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57 rice companies fold operations

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Redudant rice milling machines at Damaza Grain Millers Limited factory in Jinja District. The company is among those that laid off some workers due to low production capacity. PHOTO by Joanita Mbabazi 

Recently, rice farmers, millers and exporters petitioned the Speaker of Parliament Rebecca Kadaga to stop the eviction of rice farmers from wetlands in favour of foreign investors.
Mr Isaac Kashaija, the chairperson of the Rice Business Sector Association, said the rice farmers were stopped from growing rice in wetlands, a situation that has left many jobless.
“If we are growing rice in wetlands and government thinks we are not doing it the right way, then we need to be guided on the best modern farming practices of growing rice in because rice as a food crop best grows in wetland areas. We are surprised that the wetlands are being given to investors to grow rice, leaving us the local farmers with no space to grow rice and the only option is to quit rice growing,” said Mr Maliba Christopher a farmer in Bugweri district.
To prove their outcry, Daily Monitor visited some of the rice milling factories and the rice gardens. At Damaza Grain Millers Limited factory, redundant machines greet us. Here, few workers also load skeletal sacks of rice for few locals who had come to buy the commodity. This was the same case at Wereke Investment Limited factory.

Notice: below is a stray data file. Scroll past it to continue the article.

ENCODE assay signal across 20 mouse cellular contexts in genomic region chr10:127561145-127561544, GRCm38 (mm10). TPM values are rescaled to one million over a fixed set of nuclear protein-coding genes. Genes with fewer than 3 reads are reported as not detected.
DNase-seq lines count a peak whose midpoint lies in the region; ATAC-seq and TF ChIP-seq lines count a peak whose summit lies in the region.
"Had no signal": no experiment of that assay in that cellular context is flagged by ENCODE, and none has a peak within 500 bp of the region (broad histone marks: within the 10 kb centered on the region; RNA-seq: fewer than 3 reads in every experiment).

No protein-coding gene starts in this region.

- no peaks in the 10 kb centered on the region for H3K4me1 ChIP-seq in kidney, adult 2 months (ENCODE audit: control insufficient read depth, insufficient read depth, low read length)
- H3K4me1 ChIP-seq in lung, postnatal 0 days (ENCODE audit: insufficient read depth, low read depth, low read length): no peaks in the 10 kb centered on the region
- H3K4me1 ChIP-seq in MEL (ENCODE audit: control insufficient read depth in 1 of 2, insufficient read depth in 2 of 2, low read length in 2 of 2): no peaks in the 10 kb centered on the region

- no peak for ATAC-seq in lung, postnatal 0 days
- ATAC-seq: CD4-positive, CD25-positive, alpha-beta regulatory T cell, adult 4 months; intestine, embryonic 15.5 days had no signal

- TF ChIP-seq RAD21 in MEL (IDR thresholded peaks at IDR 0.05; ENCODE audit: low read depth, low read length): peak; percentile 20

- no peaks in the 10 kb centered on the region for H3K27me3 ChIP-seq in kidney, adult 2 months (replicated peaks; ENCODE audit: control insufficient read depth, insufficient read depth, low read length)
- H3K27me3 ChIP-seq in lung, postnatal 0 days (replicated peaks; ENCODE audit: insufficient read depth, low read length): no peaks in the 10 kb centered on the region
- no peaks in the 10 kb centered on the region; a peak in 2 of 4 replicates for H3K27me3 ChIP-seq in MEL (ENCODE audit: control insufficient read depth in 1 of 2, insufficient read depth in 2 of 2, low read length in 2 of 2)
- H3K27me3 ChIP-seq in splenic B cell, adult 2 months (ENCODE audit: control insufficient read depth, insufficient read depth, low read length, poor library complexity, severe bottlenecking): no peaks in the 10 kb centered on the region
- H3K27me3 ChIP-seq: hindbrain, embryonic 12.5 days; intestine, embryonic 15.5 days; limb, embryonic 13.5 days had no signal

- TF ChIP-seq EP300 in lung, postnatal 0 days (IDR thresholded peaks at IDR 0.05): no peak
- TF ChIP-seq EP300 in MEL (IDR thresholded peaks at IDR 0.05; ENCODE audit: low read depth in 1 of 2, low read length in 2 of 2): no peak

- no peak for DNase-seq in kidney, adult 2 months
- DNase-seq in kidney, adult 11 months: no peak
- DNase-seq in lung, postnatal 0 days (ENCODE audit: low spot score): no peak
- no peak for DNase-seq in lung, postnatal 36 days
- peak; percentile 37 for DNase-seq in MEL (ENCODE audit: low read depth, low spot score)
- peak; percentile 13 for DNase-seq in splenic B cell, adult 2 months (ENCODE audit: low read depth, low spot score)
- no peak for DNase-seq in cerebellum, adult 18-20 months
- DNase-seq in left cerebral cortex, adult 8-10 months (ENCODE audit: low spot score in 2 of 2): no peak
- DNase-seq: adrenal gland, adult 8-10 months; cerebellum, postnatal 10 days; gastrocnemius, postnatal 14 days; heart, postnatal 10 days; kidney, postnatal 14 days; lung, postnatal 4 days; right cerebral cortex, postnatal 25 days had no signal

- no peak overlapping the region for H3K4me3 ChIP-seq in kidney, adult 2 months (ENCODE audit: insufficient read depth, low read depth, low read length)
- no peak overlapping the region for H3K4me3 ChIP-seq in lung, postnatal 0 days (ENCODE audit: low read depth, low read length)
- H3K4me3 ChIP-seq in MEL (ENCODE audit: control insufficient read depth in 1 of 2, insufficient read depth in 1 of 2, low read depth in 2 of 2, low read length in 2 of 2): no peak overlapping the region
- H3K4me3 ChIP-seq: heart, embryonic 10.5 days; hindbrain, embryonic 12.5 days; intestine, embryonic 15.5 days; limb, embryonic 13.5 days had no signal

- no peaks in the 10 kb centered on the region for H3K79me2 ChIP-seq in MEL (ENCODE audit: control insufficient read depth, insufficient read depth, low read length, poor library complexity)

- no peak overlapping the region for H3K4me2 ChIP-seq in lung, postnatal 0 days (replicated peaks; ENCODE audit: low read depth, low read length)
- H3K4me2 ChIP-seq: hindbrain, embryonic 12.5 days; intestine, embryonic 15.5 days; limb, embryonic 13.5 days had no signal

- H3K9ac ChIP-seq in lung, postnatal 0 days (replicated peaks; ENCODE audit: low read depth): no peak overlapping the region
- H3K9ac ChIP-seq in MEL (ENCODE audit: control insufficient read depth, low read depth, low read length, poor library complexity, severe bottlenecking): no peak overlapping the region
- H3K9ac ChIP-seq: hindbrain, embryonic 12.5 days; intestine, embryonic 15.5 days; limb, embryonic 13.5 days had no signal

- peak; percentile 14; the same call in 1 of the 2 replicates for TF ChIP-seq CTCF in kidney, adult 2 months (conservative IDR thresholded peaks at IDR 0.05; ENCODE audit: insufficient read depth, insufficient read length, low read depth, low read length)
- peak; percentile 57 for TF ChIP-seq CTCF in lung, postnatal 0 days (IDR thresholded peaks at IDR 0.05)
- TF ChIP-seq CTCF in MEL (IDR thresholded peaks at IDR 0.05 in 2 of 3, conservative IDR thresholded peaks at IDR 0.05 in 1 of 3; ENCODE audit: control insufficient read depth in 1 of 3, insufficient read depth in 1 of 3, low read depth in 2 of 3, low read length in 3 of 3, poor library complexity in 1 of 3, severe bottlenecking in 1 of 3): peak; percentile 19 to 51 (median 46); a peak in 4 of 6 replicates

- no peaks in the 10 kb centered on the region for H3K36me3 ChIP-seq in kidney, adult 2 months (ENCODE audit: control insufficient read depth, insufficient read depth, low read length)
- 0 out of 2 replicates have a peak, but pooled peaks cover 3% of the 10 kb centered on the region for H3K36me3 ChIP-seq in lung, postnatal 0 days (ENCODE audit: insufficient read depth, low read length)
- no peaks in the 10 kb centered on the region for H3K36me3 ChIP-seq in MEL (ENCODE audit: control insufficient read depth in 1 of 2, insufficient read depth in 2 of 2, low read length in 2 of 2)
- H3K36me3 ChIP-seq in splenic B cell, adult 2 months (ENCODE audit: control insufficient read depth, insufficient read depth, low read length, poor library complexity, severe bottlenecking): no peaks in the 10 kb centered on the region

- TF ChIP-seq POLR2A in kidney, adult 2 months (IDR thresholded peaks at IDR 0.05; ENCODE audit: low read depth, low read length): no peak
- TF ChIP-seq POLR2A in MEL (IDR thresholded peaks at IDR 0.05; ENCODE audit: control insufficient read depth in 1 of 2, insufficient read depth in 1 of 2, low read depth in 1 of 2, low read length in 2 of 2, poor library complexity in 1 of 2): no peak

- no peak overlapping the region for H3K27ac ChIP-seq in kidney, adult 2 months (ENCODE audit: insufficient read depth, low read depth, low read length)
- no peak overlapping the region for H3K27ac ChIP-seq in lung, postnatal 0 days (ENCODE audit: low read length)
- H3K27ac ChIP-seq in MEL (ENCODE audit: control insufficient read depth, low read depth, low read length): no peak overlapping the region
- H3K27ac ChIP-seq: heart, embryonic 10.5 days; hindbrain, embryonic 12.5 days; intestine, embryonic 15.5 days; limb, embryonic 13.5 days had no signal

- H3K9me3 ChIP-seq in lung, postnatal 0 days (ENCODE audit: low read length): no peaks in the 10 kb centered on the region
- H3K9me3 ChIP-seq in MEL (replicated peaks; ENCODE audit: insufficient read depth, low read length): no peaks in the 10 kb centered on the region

Much as we expected to hear sounds of machines sorting rice, or some activity involving loading and offloading sacks of both of sorted and paddy rice (rice with husks), this was not the case.
According to the owner of Damaza Grain Millers Limited, Mr Drake Magara, they laid off some workers due to low production capacity.
“On a daily basis, we used to mill around 50 tonnes of rice in a day. But now, we only mill five tonnes of rice.”
Mr Magara attributes this to farmers who ditched rice farming for other food commercial crops that can be grown on land as some have already faced eviction from wetlands to grow rice.
“Farmers have been evicted from the rice fields. They no longer get enough paddy rice to mill forcing them to lay off some workers. I have been employing 50 employees both those operating the machines to sort out rice and others in packaging loading and offloading. But I was forced to remain with 25 employees only,” Mr Magara says.
He adds that instead, imported rice has flooded the country.
“Why would we rely on foreign food like rice yet it can be locally grown here?” Magara adds.

A rice farmer in a wetland in Jinja. Farmers

A rice farmer in a wetland in Jinja. Farmers have been evicted from their rice fields. PHOTO BY Joanita Mbabazi

Low price
The price of local rice has gone down because local millers and retailers have to earn something to compete with the imported rice from other countries.